16. avatarNoah Yetter says:

    Very happy to see this line of thinking gaining traction with the gun rights crowd. Too often it seems advocates of gun rights are so blindly Right Wing that they reflexively reject any scaling back of Prohibition out of misguided ideological purity.

    The War on Drugs is America’s greatest failed policy of all time. It must come to an end. Otherwise we’ll end up losing not just the 2nd Amendment, but all the rest (indeed the WoD has already claimed the 4th and 5th).

  17. avatarKevin Stevens says:

    But what about meth and Heroine? These drugs are harmful and would never be legalized. So you would have a market shift.

    Up the ante a bit…captial punishment for all crimes committed with a firearm. Not the drawn out 10 years on death row crap. More like the old west. Judge convicts in the trial, the next day they are hung.

    This would free up many prison resourse and reduce the incentive quickly.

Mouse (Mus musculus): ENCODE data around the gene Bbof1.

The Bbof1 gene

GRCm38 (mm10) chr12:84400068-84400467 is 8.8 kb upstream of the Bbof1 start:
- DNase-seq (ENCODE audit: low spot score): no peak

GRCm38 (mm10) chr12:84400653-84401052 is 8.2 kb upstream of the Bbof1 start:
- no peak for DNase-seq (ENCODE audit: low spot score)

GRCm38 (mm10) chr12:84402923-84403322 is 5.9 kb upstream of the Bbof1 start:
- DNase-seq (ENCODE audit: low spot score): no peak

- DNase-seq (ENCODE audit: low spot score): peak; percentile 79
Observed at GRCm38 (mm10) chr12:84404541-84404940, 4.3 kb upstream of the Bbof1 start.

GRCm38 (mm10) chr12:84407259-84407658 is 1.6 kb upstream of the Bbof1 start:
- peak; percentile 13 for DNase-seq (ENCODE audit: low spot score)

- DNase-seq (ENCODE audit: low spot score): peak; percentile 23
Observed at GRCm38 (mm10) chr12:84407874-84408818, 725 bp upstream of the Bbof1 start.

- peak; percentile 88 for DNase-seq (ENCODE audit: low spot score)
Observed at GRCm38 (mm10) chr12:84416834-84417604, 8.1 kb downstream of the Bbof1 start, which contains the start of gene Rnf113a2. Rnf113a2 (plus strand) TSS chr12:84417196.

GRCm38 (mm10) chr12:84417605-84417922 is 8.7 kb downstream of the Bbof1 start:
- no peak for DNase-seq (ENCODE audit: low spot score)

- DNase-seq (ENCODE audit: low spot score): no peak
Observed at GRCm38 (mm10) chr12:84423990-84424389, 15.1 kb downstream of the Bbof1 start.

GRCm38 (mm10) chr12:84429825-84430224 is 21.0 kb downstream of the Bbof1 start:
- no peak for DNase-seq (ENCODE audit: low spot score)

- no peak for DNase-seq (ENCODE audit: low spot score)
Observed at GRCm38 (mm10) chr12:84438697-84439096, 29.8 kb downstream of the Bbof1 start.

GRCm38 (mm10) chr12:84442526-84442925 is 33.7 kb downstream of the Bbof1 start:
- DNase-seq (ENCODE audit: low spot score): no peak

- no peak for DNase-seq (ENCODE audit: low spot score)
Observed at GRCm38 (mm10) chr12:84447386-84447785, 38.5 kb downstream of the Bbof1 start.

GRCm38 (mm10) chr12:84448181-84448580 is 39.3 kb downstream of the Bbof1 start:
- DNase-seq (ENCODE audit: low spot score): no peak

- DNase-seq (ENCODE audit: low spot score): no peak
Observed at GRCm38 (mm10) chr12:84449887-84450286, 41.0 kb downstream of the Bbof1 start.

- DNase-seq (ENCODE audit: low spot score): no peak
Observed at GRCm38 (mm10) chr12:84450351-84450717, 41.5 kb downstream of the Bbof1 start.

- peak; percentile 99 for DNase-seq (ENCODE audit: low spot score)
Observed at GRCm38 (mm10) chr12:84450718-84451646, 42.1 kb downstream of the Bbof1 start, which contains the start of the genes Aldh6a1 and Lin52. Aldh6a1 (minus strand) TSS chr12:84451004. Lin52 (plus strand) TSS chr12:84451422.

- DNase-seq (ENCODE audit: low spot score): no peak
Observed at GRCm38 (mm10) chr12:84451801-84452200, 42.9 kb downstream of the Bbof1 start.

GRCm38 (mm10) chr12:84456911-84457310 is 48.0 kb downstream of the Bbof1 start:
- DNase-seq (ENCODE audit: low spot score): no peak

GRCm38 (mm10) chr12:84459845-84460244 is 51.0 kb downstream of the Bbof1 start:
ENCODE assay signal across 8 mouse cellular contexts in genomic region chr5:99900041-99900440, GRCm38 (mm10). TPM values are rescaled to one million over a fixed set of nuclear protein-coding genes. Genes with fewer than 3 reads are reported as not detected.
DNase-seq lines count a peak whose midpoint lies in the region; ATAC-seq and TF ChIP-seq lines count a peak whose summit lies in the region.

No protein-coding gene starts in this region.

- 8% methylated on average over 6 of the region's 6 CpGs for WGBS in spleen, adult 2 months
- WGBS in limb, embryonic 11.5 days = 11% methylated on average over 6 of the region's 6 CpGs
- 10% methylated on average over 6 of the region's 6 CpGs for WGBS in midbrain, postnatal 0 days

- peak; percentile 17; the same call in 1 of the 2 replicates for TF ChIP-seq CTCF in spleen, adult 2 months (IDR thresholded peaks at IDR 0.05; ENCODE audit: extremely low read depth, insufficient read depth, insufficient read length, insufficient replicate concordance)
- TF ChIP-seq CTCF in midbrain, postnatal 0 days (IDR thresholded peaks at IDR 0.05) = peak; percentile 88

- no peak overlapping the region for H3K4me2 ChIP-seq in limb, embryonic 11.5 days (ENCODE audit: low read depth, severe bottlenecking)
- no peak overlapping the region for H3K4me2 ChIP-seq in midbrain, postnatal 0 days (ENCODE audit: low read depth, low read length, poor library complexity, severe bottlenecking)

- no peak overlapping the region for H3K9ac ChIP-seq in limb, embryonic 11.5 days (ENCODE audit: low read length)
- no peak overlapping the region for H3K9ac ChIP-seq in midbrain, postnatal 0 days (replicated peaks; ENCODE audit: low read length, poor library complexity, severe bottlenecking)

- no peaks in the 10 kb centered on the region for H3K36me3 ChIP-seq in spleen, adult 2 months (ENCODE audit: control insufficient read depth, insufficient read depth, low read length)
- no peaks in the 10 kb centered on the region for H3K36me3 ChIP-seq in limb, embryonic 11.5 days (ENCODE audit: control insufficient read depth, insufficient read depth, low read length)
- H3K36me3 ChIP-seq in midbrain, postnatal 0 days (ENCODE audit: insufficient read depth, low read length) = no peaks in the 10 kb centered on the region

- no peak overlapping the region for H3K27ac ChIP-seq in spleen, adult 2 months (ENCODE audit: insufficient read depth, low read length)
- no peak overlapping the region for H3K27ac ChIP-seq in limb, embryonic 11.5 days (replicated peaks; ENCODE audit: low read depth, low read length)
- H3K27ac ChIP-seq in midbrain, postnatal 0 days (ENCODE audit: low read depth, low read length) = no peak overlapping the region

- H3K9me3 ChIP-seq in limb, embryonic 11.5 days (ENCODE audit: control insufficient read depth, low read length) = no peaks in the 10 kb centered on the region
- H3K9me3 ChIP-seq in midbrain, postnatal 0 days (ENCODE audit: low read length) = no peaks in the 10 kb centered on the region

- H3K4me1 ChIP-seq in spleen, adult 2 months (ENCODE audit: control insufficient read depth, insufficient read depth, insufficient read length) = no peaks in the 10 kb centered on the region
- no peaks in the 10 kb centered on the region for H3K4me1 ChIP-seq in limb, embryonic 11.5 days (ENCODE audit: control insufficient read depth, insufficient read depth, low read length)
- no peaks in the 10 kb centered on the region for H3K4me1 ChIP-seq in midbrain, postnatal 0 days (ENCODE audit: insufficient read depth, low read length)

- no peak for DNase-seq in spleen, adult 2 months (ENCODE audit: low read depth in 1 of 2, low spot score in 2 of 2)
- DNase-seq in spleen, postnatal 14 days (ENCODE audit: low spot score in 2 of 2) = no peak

How many current Offenders have priors? MOST of them. The three strikes rule of California is a perfect example of what not to do.

    • avatarChris Mallory says:

      Heroin was once legal in the United States. Why not return to that period of freedom.
      As for meth, sell pharmaceutical grade meth over the counter at a price reflecting mass production and you won’t have so many problems.

      • avatar16V says:

        As well as cocaine, which you could order from the Sears catalog.

      • avatarAlphaGeek says:

        I am not at all sure that I’m on board with legalizing meth, crack or other similar highly processed addictive drugs.

        It’s one thing to legalize plant-derived drugs (weed, coke, hashish, etc.) but quite another to legalize a chemistry-lab product like meth. Perhaps this is simply exposing the limits of my small-L libertarian streak, but I consider meth to be a highly addictive toxic substance with no redeeming pharmaceutical value.